A new program at the San Francisco Unified School District will provide new teachers with a full salary while they earn credentials, in an attempt to attract new educators. (S.F. Examiner)

A new program at the San Francisco Unified School District will provide new teachers with a full salary while they earn credentials, in an attempt to attract new educators. (S.F. Examiner)

SFUSD rolls out affordable teacher training program amid educator shortage

The San Francisco Unified School District is rolling out a new program to train aspiring teachers and put a dent in the teacher shortage that has troubled the district in recent years.

The program, called the SFUSD Pathway to Teaching, is meant to be “affordable and accessible,” providing new teachers with a full salary while they earn their credential so that they can afford to leave their current jobs, according to a news release from the district.

The news comes as teachers are struggling to pay rent in San Francisco. The tech boom in The City has contributed to a housing crunch and is only compounding the teacher shortage experienced across the nation.

The SFUSD is looking to recruit elementary school teachers, bilingual teachers to teach Spanish in elementary schools and special education teachers for next school year. Successful applicants will undergo an “intensive training program next spring and summer,” according to the district.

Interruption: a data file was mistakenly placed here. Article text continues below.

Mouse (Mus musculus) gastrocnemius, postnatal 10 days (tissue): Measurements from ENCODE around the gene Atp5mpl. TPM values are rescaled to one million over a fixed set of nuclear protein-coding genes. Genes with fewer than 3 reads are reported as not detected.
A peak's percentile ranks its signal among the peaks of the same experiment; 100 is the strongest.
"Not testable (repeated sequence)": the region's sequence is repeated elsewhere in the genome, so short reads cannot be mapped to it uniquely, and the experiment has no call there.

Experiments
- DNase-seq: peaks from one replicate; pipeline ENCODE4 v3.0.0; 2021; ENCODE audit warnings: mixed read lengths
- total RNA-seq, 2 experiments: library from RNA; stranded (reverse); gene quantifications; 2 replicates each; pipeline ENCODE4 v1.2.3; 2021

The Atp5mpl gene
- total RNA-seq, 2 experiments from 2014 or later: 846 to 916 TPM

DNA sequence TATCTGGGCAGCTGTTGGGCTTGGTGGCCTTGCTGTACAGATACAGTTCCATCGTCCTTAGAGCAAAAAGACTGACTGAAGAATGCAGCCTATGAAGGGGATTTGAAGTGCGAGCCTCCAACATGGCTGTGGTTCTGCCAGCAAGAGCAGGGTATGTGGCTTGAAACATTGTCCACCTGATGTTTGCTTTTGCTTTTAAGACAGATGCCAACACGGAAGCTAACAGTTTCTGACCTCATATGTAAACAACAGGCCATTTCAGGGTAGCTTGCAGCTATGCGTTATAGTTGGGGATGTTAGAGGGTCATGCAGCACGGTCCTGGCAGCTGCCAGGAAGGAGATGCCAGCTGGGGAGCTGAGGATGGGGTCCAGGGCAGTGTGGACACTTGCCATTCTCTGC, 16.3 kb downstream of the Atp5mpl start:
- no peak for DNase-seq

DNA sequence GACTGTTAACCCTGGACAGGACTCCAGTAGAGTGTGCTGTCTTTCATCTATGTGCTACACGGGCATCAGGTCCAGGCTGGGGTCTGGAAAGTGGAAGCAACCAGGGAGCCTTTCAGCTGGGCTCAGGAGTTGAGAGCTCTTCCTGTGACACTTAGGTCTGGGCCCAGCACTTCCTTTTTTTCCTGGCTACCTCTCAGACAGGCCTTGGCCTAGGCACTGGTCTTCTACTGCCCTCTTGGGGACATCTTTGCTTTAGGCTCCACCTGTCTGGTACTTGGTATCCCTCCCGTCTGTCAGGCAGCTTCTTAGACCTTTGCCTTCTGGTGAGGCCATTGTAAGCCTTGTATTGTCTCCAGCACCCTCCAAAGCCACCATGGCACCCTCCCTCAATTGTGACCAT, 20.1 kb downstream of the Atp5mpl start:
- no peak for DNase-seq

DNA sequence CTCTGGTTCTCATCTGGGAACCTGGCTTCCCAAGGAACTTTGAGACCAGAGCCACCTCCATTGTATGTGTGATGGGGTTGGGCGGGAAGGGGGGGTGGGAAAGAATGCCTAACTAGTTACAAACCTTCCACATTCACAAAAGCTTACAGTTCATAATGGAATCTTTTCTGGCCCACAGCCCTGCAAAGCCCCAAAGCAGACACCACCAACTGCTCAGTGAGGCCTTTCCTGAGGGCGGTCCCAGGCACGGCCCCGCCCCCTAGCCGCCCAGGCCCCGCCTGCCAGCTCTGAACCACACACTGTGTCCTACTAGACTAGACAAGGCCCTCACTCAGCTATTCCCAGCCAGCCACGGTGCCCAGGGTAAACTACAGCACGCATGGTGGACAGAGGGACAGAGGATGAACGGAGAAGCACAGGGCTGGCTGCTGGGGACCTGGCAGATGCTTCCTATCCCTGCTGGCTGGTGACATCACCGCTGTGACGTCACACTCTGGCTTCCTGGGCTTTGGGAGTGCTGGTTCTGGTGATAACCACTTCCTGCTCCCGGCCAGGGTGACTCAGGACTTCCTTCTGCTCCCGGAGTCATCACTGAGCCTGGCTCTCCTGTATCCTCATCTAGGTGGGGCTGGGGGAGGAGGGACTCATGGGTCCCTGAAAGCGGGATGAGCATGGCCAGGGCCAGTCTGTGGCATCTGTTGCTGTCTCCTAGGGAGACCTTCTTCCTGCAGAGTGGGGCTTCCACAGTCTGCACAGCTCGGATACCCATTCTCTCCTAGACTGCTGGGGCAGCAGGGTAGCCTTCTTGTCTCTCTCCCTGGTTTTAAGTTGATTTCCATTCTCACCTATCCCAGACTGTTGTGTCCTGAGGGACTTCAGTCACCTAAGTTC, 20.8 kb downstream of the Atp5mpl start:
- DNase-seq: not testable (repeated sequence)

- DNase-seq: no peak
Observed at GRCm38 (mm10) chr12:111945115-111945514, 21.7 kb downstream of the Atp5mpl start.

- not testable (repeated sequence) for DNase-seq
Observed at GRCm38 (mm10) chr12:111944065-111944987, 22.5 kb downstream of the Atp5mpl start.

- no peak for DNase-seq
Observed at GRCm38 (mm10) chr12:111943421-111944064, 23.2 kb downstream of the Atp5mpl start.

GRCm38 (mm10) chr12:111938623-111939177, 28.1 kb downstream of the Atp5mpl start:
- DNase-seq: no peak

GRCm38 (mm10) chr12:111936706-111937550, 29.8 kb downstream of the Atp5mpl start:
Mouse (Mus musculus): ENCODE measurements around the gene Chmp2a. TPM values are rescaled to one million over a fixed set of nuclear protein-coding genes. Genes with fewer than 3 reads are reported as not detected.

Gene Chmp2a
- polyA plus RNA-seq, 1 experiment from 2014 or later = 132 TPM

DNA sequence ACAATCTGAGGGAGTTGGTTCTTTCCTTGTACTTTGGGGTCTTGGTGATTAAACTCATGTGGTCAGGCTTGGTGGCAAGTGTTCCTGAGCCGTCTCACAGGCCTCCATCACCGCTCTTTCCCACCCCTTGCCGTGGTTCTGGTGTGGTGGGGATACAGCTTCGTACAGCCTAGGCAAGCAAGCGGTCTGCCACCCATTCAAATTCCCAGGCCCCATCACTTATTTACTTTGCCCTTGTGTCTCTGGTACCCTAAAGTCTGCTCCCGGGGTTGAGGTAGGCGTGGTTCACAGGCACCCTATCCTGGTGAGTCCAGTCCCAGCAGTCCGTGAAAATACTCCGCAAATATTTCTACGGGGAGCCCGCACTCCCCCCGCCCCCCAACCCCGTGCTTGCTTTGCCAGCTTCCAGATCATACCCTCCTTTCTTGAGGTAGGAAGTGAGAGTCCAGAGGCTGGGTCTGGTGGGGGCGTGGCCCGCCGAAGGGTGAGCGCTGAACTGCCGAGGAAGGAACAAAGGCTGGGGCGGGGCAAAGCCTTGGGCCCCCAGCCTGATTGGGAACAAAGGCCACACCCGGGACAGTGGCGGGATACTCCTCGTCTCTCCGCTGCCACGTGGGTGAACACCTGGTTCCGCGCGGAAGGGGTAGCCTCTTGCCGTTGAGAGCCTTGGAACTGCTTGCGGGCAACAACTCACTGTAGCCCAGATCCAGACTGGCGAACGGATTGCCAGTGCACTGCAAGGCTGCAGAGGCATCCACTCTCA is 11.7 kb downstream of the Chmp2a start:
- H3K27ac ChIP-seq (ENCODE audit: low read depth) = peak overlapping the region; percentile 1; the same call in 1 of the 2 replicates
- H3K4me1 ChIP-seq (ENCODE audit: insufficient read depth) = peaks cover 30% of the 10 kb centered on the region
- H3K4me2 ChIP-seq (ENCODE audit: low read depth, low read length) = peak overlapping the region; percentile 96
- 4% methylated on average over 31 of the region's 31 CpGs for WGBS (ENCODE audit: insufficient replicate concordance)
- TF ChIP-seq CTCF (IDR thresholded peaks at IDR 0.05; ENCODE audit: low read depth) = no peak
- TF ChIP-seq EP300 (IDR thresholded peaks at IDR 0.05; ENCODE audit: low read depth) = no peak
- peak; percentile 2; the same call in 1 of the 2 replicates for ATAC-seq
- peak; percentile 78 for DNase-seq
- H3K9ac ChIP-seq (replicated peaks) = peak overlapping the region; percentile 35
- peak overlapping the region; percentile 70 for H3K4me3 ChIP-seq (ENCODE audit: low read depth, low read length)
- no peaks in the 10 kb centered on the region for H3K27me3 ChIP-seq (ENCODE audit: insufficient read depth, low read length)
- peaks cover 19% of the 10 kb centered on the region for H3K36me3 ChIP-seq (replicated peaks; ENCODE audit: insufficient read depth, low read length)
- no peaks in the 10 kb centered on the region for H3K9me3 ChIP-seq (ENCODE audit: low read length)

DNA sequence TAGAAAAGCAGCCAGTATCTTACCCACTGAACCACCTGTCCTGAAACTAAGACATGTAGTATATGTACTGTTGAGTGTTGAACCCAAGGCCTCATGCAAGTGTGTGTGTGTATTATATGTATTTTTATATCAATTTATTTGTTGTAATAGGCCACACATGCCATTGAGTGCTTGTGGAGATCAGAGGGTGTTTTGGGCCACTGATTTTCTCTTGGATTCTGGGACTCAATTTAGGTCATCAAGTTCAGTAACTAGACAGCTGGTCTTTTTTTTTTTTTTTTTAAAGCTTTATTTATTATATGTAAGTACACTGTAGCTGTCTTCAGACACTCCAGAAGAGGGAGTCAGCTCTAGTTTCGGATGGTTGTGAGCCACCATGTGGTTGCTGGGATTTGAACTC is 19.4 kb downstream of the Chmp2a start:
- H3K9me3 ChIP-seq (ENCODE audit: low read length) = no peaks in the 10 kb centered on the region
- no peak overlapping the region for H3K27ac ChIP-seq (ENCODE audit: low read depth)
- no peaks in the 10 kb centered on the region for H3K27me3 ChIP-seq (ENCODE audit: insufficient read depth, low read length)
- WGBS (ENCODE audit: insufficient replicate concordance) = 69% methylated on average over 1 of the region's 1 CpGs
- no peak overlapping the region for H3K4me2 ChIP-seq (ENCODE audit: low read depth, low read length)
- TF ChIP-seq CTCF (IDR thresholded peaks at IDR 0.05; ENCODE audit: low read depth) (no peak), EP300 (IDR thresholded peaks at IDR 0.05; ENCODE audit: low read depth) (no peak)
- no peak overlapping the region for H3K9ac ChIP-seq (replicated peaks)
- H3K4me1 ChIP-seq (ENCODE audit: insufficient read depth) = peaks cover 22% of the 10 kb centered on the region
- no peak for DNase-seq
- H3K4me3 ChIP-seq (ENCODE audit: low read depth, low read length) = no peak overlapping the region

“We’ve heard a lot of interest from individuals who are already working in our school communities as a paraprofessional, substitute teacher or an after school service provider,” SFUSD Chief Academic Officer Brent Stephens said in a statement.

The aspiring teachers will lead classrooms next school year alongside a coach.

“Those who demonstrate success in the classroom will be recommended for their preliminary teaching credential, offered a job in SFUSD and two years of formal induction coaching and support,” the district said.

The deadline to apply at sfusdpathwaytoteaching.org is Jan. 16.

“We encourage applications from people in our community who are committed to providing culturally and linguistically relevant learning experiences for our San Francisco students,” Stephens said.education

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